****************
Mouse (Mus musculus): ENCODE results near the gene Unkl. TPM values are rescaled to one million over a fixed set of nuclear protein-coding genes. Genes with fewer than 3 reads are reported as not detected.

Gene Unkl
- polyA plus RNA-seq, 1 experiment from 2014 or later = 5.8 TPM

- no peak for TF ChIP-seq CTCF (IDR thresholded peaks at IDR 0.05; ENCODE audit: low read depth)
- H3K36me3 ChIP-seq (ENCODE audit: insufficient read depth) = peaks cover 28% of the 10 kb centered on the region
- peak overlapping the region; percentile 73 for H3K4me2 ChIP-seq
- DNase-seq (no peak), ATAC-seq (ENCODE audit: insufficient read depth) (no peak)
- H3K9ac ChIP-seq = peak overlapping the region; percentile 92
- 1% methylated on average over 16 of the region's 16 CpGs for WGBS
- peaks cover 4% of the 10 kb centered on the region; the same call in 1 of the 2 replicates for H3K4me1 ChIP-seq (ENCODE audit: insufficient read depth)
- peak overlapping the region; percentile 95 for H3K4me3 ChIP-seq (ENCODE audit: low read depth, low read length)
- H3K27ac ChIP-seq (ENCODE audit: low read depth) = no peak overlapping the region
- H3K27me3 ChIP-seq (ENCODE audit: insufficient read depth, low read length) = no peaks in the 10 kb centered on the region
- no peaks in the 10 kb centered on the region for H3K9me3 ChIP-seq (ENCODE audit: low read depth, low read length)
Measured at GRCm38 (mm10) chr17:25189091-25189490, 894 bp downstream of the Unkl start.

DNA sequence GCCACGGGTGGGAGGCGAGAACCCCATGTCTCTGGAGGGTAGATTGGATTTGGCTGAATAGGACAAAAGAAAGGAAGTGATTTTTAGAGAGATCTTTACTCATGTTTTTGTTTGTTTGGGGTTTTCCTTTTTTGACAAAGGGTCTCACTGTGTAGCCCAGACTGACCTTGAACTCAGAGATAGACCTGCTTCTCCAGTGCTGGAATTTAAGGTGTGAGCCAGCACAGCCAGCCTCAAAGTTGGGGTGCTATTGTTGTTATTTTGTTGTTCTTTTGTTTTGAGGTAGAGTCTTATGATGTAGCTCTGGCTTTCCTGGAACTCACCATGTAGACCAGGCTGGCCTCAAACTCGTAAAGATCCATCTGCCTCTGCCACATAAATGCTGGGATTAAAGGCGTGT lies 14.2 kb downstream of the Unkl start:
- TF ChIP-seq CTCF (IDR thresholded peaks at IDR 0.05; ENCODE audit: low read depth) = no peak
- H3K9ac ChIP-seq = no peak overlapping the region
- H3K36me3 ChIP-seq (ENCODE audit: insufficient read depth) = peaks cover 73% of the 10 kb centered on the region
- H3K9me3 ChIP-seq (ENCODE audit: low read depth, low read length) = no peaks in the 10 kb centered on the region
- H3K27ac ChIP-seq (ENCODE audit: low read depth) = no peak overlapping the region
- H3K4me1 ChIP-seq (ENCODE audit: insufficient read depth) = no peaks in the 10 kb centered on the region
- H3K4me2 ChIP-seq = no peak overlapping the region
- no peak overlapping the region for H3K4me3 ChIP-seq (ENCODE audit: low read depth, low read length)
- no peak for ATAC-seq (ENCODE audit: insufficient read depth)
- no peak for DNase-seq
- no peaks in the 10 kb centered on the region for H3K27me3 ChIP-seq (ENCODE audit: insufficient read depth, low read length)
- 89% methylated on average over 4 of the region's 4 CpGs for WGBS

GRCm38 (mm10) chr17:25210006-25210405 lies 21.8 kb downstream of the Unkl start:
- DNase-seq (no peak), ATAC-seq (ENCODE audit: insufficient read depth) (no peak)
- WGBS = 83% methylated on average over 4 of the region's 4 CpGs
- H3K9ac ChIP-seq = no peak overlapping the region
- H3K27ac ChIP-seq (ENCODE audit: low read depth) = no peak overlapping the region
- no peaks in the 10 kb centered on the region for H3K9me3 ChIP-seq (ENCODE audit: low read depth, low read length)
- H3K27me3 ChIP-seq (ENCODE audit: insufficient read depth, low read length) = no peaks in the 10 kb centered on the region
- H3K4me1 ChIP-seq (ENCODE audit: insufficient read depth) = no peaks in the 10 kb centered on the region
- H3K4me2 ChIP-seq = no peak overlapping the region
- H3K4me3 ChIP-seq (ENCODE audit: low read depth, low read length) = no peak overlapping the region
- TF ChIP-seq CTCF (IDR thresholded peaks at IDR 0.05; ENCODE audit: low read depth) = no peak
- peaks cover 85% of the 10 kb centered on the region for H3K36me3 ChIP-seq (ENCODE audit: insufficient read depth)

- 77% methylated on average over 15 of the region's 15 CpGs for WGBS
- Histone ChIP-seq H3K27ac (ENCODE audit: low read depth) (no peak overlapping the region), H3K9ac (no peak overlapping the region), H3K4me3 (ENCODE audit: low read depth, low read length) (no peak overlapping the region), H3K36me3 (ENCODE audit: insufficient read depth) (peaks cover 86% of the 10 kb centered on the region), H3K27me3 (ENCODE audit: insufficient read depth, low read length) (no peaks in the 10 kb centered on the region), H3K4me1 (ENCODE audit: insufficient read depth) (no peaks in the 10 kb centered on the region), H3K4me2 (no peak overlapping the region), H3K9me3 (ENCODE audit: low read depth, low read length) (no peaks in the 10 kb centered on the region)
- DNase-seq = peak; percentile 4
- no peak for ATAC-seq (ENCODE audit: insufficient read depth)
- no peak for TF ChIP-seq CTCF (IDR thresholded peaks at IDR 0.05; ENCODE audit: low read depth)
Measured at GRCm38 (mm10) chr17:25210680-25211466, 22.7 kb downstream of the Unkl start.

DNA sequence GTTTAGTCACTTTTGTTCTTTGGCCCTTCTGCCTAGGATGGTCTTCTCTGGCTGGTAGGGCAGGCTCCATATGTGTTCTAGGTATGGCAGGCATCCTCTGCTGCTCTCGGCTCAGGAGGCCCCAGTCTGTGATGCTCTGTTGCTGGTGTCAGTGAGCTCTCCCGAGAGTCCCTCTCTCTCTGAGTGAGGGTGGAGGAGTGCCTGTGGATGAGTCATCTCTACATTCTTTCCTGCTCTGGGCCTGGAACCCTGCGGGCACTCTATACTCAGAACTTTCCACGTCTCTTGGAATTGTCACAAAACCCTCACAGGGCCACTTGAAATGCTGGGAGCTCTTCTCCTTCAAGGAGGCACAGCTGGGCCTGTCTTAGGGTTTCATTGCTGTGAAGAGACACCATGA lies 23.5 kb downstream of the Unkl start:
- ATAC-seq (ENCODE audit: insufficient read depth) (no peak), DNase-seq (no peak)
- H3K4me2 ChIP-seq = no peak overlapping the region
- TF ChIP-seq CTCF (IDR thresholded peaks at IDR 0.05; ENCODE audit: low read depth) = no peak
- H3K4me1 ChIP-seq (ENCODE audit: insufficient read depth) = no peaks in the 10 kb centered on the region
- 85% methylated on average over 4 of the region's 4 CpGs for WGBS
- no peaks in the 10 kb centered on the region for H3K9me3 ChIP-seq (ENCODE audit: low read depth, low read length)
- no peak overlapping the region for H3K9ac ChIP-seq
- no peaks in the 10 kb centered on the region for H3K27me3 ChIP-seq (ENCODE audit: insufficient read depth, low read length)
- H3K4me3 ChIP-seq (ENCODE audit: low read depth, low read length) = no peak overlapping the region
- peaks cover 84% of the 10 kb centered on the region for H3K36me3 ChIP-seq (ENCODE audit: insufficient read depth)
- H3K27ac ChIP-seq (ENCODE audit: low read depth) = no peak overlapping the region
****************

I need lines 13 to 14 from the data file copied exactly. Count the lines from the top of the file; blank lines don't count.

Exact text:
- H3K27me3 ChIP-seq (ENCODE audit: insufficient read depth, low read length) = no peaks in the 10 kb centered on the region
- no peaks in the 10 kb centered on the region for H3K9me3 ChIP-seq (ENCODE audit: low read depth, low read length)